Italy beats Austria, adding grain to their flash

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LONDON – The crucial first touch to the opening goal, the one that spawned all that followed, did not come from one of the traditional parts of a body used to control a ball – the foot, sometimes the head, maybe chest – but something a little more unorthodox. Federico Chiesa had to improvise, so he used his face.

Minutes later Andrea Belotti created Italy’s second goal as he was lying on the ground in the wrong direction, with two Austrian defenders crowding around him and desperately trying to extract the ball from under his body. Belotti dragged and twisted and scratched the grass with his outstretched legs, protecting his possession until help arrived.

Neither of these efforts was a case study of refinement. It is not possible, not really, to look elegant by being hit in the nose by a bullet, or by squirming on the back. The goals themselves could have been feats of skill – a nice volley from Chiesa, then an emphatic finish from Matteo Pessina – but they had been created by more rudimentary virtues: tenacity, courage and inflexibility.

Italy captured a lot of hearts and minds in the first two weeks of Euro 2020. Roberto Mancini’s side beat Turkey in the tournament opener in Rome and then swept away Switzerland . With his place in the round of 16 secured, Mancini sent in a ghost team for the final match, but he was still good enough to knock out Wales while barely sweating.

It wasn’t just the results, however. Mancini’s Italy performed with flair, style and panache. It was young and dynamic and, most importantly, fun, the characteristic that the coach had told his players that he appreciated above all else.

This Italy represented a clean break not only with its own past – all those graying defenses and suffocating systems – but with the dogma that dominates international football, the one that decrees that in order to win, a team must above all be tough and stubborn. and controlled. Italy opposed all of this. It was clear, open, and just a little wild.

From those metrics, then, watching the same team strive for a 2-1 overtime victory over a spirited but limited Austrian side should provide a brutal test of reality. It’s only been a week or so since Austria was dismantled by the Netherlands, after all; It hasn’t been two yet as it took two late goals to face the tournament’s biggest underdog North Macedonia.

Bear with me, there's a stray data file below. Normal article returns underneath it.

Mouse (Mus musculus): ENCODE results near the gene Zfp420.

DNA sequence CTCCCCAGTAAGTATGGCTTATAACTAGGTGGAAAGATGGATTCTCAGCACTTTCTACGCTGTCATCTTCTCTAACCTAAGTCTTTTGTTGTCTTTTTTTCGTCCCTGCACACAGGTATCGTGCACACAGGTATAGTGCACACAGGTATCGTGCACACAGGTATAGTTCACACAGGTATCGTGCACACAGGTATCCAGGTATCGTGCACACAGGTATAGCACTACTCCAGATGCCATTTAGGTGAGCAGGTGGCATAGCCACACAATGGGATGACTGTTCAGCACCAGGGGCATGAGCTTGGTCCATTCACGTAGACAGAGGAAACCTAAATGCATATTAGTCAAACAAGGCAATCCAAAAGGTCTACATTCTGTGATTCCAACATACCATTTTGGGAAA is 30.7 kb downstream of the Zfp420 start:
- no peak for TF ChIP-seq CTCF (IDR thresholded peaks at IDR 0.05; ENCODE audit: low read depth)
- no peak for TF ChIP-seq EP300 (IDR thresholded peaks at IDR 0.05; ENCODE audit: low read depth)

And yet, in the cavernous, resounding bowl of a three-quarter empty Wembley stadium, Austria first drew the Italians’ sting, then sapped their hopes and ultimately almost took their place in the quarterfinals. . For much of the second half Franco Foda’s Austria seemed to stumble and stumble Italy. Only a narrow and late offside appeal deprived Marko Arnautovic of a first goal.

At this point, Italy did not look like a team recovering from a setback. Lorenzo Insigne and Domenico Berardi, so electric in the group stage, were ineffective. Marco Verratti had been erratic in midfield.

The closest Mancini team had come with a thunderous effort from Ciro Immobile that cracked the post, and even that had been some sort of speculative, dice-rolling shot from a distance best described as improbable. . The fluid and adventurous approach which marked Italy’s first engagements in this tournament was conspicuous by its absence, buried under the tension of the occasion.

That, of course, was always going to be the problem with Mancini’s approach. International tournaments aren’t really meant to be enjoyed. Once the knockout stage comes around they are very endangered and not much fun. The players, after all, are only humans. Caution sets in when there are so many at stake.

And that’s what he and his players should take heart. A beautiful breakaway against a largely unrecognized opponent like Austria does not prove that Italy is not good enough to win the European Championship; conversely, it shows that it has the characteristics necessary to do this.

Gradually, after Arnautovic’s goal was disallowed, Italy regained control. The presentations by Chiesa, Belotti and Pessina helped; this in-depth strength will also be helpful. At the end of regulation time, Austria were stuck in their own half, on the edge of their penalty area, doing what they could to help the clock turn.

After Chiesa and Pessina scored, and after Italy assumed the game was over and a place in the quarter-finals was assured, Sasa Kalajdzic fended off a goal with a smart diving header that surprised Gianluigi Donnarumma, the Italian goalkeeper. . There were seven minutes left to play. At this point, Italian nerves could have been ripped apart.

They do not have. Instead, Italy closed the game, with the kind of ruthless efficiency that some of their most illustrious predecessors would have instantly recognized. Austria did not come close to Donnarumma’s goal again. Indeed, with a little more composure in front of goal, both Chiesa and Belotti could have made the final score a little more flattering.

Maturity, control, composure, relentlessness: these may not be the qualities that capture the imagination during the free and easy days of the group stages, but they are the ones that are needed when it all comes down to a game, an hour and a half, when a winger who will control the ball with his face or a striker who will lie on the ground and scramble to find a pass is no less valuable than a perfect through ball or a counter lightning attack.

There are, of course, more difficult tests to come; Italy will face Belgium or Portugal in the quarter-finals. Go through that and, most likely, the rather dubious reward will be France or Spain on the prowl in the last four. The fact that Mancini’s side have just passed Austria is no proof that either will go too far. Quite the contrary. Glamor won’t get you far. To get to the end, grain is the key.



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